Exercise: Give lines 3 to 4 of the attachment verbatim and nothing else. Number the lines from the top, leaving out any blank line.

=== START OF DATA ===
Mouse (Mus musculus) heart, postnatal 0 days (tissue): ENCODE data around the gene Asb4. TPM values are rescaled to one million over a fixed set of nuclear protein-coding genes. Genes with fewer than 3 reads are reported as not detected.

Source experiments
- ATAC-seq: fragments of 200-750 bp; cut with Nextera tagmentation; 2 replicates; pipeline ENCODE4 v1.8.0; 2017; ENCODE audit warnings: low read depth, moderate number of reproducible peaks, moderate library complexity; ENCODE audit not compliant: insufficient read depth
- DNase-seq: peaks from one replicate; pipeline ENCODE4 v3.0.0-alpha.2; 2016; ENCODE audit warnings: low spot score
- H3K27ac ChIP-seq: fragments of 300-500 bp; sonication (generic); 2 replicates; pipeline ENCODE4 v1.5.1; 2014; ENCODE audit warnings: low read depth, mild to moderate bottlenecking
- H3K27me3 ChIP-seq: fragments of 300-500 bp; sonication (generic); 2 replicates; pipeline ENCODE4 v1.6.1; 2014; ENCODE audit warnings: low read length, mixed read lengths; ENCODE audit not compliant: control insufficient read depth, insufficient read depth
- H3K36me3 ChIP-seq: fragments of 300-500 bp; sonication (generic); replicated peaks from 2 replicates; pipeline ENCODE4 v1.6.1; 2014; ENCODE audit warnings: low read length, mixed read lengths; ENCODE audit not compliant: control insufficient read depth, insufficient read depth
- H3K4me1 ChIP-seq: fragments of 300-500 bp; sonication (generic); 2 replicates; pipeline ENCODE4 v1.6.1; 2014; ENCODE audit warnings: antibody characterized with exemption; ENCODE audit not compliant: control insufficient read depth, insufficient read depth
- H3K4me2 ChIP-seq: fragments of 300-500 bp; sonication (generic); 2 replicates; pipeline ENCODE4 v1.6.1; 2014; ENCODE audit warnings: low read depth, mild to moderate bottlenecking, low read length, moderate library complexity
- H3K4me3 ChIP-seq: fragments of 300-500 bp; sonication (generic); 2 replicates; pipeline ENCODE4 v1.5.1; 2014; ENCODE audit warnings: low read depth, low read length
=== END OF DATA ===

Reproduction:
- ATAC-seq: fragments of 200-750 bp; cut with Nextera tagmentation; 2 replicates; pipeline ENCODE4 v1.8.0; 2017; ENCODE audit warnings: low read depth, moderate number of reproducible peaks, moderate library complexity; ENCODE audit not compliant: insufficient read depth
- DNase-seq: peaks from one replicate; pipeline ENCODE4 v3.0.0-alpha.2; 2016; ENCODE audit warnings: low spot score